The bass is fairly light, boosted just north of neutral in the mid-bass with a sub-bass roll-off. Elevating the bass is necessary here to prevent the overall tonality from becoming too bright. By doing this, the bass adds just enough warmth to create a natural tone while simultaneously steering clear of any bloat or smearing.
A fast attack ensures tight control of the bass and it’s then rounded out by a natural decay. The result is an agile, textured bass that never interferes with or sullies the midrange. It is likely to leave bassheads wanting more, particularly in the sub-bass. However, for the rest of us, OLA’s bass is a sterling example of what can be achieved with a single dynamic driver.
If I was to describe OLA’s midrange in one word it would be “clean”. A combination of the reserved bass in conjunction with an upper-mids/lower-treble lift creates an open midrange with excellent clarity.
OLA is a vocal powerhouse, rendering both male and female vocals with nuance, expression and transparency. Female vocals really shine with vibrance and beauty. Male vocals have more clarity than richness but are still warm enough to sound natural if not truly powerful.
Instruments sound great too, although they could use a touch more saturation for a truly accurate sound. The upside of this leaner note size, however, is a spacious midrange with crisp transients and good instrument separation.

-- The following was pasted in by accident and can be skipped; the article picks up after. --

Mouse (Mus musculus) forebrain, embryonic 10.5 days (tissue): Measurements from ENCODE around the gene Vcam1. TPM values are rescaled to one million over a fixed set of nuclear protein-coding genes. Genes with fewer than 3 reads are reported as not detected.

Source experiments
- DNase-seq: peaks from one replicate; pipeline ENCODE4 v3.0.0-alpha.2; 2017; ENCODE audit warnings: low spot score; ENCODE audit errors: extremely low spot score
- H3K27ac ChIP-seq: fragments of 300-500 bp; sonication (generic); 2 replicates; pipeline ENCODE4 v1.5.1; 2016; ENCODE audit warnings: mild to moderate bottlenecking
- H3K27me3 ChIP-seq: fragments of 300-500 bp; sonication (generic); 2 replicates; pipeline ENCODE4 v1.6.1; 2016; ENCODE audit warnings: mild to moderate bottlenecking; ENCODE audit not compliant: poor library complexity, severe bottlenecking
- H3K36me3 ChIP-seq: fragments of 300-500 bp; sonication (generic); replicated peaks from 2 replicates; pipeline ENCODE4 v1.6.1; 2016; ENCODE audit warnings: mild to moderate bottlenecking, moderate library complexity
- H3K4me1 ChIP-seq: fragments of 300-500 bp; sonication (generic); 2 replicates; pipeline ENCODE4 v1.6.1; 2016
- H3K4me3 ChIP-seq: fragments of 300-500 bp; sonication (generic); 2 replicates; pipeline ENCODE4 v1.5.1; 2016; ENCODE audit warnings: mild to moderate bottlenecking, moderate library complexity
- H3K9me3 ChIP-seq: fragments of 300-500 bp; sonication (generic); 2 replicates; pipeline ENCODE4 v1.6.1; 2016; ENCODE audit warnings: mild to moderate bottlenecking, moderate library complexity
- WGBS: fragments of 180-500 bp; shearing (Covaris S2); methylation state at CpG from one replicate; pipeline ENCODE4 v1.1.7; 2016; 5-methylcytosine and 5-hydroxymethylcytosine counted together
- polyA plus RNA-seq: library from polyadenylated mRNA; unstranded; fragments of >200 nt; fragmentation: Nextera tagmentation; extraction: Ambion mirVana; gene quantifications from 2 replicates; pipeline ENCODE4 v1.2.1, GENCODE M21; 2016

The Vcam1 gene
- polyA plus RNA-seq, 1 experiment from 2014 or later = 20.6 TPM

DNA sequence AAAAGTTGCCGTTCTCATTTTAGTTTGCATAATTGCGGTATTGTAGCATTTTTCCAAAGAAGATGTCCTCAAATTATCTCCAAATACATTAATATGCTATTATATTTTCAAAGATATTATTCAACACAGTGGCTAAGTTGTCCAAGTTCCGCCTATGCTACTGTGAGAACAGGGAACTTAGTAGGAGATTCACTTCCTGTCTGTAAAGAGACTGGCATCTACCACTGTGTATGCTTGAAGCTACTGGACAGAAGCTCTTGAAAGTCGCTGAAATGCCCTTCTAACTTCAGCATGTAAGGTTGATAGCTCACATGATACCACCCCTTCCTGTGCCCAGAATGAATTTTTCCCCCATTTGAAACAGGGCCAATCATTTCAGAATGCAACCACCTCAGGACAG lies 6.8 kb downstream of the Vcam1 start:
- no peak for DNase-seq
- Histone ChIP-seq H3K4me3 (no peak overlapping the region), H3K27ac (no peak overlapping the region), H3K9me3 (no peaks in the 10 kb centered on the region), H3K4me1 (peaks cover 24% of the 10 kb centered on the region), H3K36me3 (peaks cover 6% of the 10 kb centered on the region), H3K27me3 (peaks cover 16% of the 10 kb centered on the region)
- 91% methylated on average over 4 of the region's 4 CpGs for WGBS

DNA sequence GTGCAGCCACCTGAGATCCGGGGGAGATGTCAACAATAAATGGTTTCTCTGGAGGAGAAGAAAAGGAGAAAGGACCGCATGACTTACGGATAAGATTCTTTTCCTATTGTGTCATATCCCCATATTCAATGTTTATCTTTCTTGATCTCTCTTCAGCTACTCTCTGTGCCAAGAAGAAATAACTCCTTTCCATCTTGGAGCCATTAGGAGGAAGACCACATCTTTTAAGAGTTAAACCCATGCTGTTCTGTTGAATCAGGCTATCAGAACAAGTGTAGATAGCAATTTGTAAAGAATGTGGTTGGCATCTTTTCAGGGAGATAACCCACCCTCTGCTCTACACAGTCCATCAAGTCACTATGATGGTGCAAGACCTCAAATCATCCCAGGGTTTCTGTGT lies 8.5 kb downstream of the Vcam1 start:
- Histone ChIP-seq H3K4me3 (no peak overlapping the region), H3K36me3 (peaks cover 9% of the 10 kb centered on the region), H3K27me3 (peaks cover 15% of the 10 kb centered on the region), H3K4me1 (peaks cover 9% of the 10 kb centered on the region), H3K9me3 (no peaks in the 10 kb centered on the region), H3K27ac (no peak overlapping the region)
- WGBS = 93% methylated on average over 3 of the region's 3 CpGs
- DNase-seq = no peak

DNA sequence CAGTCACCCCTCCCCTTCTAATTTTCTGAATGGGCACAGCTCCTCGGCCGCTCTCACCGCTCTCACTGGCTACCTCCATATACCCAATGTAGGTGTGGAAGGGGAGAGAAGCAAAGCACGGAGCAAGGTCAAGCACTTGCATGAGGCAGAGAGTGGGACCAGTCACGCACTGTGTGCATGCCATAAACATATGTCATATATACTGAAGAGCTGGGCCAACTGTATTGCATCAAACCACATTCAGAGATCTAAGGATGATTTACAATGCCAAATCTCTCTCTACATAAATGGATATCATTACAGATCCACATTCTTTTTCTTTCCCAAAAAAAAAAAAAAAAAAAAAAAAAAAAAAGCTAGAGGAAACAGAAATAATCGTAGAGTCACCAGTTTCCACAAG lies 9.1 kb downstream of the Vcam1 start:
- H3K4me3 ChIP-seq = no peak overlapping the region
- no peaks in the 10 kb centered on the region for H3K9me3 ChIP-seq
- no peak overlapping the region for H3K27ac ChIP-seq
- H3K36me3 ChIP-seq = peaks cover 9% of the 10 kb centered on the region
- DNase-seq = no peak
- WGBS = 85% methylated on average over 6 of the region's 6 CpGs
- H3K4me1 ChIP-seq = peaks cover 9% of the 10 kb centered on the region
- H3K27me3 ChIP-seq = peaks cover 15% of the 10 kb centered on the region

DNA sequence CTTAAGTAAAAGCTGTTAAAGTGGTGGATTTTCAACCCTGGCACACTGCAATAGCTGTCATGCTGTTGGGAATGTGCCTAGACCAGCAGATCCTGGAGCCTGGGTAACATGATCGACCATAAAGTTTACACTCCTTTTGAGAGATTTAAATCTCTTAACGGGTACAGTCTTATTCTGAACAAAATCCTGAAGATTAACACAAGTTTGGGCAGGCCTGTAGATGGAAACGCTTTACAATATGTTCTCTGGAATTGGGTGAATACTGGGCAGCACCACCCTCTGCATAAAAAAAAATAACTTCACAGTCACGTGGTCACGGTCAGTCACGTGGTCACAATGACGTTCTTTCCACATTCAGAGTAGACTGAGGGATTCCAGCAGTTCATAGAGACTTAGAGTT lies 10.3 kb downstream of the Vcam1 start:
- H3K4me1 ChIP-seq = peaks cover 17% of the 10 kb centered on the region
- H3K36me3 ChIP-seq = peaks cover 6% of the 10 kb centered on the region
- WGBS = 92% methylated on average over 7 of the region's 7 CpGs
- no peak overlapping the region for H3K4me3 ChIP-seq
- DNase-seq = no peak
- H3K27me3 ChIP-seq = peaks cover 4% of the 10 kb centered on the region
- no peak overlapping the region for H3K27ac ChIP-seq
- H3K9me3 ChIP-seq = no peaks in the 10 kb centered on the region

The treble is crisp and energetic. It is, for the most part, non-fatiguing although it can get splashy at a higher volume. The detail retrieval is slightly above average and picks up small nuances that some warmer IEMs gloss over.
On some tracks, the treble voicing sounds a tad thin, most notably with cymbal crashes but I don’t hear any sibilance or sizzle.
Soundstage and Technicalities
The soundstage is an area where OLA excels. It’s not especially large or wide but it feels very natural. Furthermore, OLA has some of the best stereo imaging you’ll find in this price range. Positional cues are precise, making these earphones great for a budget gaming set (assuming they’re comfortable enough for long gaming sessions).